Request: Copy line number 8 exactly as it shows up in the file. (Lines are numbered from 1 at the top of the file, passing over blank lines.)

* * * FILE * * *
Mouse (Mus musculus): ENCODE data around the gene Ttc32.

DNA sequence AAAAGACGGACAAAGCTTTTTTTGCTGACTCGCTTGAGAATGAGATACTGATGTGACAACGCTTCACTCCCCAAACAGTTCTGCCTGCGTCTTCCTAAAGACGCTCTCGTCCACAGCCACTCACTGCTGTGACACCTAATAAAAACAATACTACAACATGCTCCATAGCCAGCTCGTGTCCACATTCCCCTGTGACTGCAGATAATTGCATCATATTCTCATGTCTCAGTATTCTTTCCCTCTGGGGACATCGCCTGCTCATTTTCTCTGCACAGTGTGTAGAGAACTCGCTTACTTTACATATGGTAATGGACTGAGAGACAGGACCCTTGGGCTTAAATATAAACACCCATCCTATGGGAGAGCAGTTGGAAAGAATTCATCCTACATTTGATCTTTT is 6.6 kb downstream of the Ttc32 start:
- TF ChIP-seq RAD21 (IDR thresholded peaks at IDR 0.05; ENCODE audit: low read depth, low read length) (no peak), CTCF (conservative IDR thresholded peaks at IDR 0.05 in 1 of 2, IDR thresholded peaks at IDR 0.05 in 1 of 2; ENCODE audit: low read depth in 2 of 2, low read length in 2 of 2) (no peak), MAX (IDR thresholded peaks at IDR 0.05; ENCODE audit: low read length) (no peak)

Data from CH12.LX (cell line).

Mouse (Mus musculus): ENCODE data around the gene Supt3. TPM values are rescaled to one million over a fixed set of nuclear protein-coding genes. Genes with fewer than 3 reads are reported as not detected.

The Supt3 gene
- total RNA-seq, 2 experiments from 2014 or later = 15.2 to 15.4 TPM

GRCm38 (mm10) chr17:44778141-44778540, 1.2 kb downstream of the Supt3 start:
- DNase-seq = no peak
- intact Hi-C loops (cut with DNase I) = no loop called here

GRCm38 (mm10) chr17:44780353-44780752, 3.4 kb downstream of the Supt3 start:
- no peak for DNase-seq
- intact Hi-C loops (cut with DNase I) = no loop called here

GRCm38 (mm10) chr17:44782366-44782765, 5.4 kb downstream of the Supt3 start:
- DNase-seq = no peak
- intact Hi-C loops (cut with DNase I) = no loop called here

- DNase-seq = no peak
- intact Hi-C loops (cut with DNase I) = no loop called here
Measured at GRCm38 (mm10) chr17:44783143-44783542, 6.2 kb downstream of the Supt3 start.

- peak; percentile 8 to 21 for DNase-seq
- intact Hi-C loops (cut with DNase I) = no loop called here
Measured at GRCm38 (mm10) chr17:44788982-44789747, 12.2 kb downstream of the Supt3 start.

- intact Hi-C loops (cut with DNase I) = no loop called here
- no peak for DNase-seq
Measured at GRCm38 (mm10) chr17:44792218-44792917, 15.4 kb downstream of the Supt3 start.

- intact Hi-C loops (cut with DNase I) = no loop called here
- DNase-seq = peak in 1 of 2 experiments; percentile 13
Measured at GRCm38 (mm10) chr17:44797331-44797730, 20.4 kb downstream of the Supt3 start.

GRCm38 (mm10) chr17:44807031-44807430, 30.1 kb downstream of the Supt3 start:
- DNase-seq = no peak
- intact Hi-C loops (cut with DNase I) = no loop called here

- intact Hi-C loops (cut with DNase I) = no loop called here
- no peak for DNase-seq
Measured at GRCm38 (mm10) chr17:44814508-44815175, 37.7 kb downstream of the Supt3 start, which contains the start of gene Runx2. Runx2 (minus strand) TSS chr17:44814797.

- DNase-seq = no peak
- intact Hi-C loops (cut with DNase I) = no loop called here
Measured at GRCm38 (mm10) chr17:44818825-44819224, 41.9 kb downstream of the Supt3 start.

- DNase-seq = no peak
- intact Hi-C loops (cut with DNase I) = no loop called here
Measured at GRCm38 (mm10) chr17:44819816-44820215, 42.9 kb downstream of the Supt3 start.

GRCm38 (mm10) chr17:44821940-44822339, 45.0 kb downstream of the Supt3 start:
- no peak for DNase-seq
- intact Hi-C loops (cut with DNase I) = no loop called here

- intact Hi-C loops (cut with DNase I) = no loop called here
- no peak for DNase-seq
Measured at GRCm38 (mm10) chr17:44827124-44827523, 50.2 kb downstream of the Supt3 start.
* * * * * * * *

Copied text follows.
GRCm38 (mm10) chr17:44778141-44778540, 1.2 kb downstream of the Supt3 start: